How to beat the Jewelry Designer Blues

Throughout my four years of designing jewelry at B.BOLD Jewelry for Boomer Girls, I’ve occasionally found myself at a loss as to how to take my designs to the next level.

For many years, I was a professor of Creative Writing, teaching the art of writing contemporary poetry. Writing is very similar to creating jewelry. To improve, you need to have a good sense of what you need to learn next.

I began by stringing beads, which led to my learning about different methods of bead making, and the history of beads from around the world. I learned about and collected African Trade beads, Japanese and Chinese pearls, turquoise, handmade gold and silver beads from Bali, hand-painted Peruvian ceramic beads, Japanese Raku, the Hill Tribe silver beads of Thailand, and the list goes on and on. I found that creating unexpected combinations out of these diverse materials kept my imagination alive.

Then, as I developed, I felt a little as if I’d reached the end of a road. I’ve had this same feeling at times in my writing career. I needed to learn something new in order to “make it new,” as Ezra Pound said.

Here are a few suggestions as to how to stimulate your designing imagination.

1) Try making a piece of jewelry that looks like something other than jewelry. One day it occurred to me that barbed wire has an interesting shape. I was just looking at our barbed wire fence. As a result of keeping my mind open, I could “see” it as jewelry. As a result, I’ve created a line of “barbed wire” earrings, and bracelets. On another occasion, I was looking at a wishbone drying on a windowsill. I loved the shape & created a series of curved bone-shaped link bracelets out of fine silver.

2) Try making your own beads from scratch. This leads to a huge appreciation of what bead makers do, even if you never use the beads you make. Polymer beads are fun and easy, for example. I’ve tried and failed at making silver granulated beads, but in the process I gained a huge appreciation for the art. As a result, I look at Bali beads differently, which has caused a difference in the way I arrange them in my designs.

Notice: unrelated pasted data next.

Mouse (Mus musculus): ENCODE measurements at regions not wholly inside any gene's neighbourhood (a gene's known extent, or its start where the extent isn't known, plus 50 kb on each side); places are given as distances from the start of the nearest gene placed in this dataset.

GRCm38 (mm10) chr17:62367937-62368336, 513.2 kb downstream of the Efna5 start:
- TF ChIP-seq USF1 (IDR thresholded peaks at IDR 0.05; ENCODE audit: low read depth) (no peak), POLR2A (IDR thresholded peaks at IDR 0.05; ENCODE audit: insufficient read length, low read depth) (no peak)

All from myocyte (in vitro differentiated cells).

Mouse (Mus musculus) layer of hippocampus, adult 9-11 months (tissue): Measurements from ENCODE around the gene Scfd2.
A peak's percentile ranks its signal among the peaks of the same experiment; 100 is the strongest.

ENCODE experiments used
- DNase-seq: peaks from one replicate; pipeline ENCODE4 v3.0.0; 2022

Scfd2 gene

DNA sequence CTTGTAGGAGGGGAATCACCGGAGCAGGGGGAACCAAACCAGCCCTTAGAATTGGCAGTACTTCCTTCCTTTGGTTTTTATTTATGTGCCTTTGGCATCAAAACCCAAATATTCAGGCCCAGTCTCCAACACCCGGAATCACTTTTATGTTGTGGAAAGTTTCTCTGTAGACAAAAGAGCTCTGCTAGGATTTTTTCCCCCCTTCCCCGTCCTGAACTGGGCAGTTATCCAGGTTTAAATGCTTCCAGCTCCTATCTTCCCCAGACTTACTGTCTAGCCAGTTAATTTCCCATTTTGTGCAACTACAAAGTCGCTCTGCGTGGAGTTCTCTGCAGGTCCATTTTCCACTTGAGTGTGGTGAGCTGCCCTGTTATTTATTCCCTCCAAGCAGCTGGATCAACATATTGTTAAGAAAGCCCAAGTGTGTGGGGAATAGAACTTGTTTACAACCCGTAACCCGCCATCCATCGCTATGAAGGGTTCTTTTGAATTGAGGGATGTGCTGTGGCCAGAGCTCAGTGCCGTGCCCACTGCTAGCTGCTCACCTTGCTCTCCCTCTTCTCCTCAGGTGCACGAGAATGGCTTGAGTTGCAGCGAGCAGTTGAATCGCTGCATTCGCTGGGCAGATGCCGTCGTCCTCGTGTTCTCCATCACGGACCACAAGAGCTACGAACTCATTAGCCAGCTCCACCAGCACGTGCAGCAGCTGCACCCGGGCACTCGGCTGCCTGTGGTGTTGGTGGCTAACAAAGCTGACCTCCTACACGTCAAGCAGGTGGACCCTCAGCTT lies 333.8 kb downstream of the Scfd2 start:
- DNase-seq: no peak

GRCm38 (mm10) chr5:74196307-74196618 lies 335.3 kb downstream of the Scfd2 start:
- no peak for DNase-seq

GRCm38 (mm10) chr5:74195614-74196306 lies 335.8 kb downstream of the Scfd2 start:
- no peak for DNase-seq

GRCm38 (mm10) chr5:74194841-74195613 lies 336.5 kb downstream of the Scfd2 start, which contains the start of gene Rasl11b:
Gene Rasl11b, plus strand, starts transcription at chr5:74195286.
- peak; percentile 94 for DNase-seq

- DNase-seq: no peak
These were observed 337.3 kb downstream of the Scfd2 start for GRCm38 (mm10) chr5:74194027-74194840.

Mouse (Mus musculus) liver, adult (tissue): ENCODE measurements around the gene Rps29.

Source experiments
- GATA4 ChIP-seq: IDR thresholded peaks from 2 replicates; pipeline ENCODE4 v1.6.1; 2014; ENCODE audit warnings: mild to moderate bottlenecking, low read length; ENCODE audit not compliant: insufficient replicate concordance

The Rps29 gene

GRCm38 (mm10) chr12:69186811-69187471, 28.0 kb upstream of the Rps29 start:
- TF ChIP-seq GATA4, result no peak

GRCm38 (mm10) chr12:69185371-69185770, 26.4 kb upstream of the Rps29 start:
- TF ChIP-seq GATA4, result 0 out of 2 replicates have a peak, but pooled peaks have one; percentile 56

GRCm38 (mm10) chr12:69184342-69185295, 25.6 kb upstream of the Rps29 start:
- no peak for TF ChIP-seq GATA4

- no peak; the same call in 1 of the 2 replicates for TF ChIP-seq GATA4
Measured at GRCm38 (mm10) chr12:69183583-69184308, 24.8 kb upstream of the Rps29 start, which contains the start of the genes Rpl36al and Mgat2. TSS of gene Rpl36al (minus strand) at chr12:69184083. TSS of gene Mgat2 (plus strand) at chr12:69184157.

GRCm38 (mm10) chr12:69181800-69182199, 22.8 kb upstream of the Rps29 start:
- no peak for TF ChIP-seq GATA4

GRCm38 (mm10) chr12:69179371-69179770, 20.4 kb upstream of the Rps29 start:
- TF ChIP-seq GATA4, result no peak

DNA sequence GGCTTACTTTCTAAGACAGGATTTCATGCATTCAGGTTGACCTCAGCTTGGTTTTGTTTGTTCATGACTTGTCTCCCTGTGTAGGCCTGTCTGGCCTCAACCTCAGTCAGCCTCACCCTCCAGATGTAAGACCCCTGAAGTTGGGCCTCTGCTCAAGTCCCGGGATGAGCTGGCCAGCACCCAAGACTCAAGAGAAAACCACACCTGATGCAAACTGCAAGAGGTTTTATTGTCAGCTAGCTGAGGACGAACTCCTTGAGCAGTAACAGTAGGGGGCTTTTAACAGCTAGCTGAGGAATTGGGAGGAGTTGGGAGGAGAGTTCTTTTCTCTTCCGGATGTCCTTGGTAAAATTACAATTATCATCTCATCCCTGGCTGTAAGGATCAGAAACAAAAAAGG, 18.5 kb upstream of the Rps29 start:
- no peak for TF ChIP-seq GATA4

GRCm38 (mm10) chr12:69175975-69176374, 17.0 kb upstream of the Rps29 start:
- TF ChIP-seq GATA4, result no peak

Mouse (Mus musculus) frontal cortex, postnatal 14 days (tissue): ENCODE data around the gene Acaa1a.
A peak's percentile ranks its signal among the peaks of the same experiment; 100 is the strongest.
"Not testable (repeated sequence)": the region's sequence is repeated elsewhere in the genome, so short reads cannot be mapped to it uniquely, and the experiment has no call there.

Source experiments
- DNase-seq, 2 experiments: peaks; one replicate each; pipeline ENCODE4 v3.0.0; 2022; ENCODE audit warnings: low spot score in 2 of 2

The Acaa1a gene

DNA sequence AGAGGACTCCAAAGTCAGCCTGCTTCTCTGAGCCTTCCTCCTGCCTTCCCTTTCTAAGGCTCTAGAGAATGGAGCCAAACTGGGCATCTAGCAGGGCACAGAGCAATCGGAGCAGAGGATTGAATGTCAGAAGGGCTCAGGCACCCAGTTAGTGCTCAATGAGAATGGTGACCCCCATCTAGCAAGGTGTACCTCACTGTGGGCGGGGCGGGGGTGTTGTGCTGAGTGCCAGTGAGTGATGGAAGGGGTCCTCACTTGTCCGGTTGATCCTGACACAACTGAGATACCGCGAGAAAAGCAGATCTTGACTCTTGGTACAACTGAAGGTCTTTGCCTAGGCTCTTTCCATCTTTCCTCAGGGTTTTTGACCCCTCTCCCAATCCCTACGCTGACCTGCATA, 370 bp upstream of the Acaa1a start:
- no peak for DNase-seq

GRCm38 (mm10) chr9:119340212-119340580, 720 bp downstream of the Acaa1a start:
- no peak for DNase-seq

3) Use materials that you don’t associate with jewelry to see if you can integrate them into jewelry. This will bring an entirely new perspective and freedom into your creations. Not too long ago, I came across pieces of brightly colored satin string, and as a result of loving to work with color, I integrated them into leather pieces that looked a bit like surfer bracelets and necklaces, but they were much more formal and refined due to the satin.

4) Combine opposites. Try combining things you wouldn’t ordinarily think of as going together. This is a common poetic technique that can produce magical results. The first time I came across this principle in jewelry design was when I was working with African Krobo beads. Usually they are strung all together on thick string or grass, which creates a very rustic, heavy, informal look. I suddenly thought it might be interesting to “frame” them in a way that gave them a new context, so I combined them with 24k gold vermeil Bali Beads. Suddenly they had a completely different look—much more formal and European.

5) Color: Have you experimented with color lately? Think of yourself as a painter. Joseph Albers taught his students 200 exercises in color. All of them entailed putting different squares of colored crate paper next to each other in combination to analyze the effects. The effects, it turned out were endless. Some colors made others recede. Some colors made others change. And some combinations created more intensity than each color had on its own. If you experiment with beads in this way, you’ll soon be experimenting with texture and shape as well.

6) Learn an entirely new skill. Two years ago, I started taking classes in working with metals. This has opened up an entirely new avenue of creativity. In spring, I’m planning to take classes in cold connections and bead weaving. Taking classes is probably the best way to “make it new.”

Don’t be discouraged if you feel yourself reach a plateau as a designer. There are lots of great ways to challenge your imagination in a way that will cause you reach a whole new level. When you get there, you’ll feel rejuvenated and fall in love with jewelry making all over again!

 

Marcia Southwick

B.BOLD Jewelry for Boomer Girls


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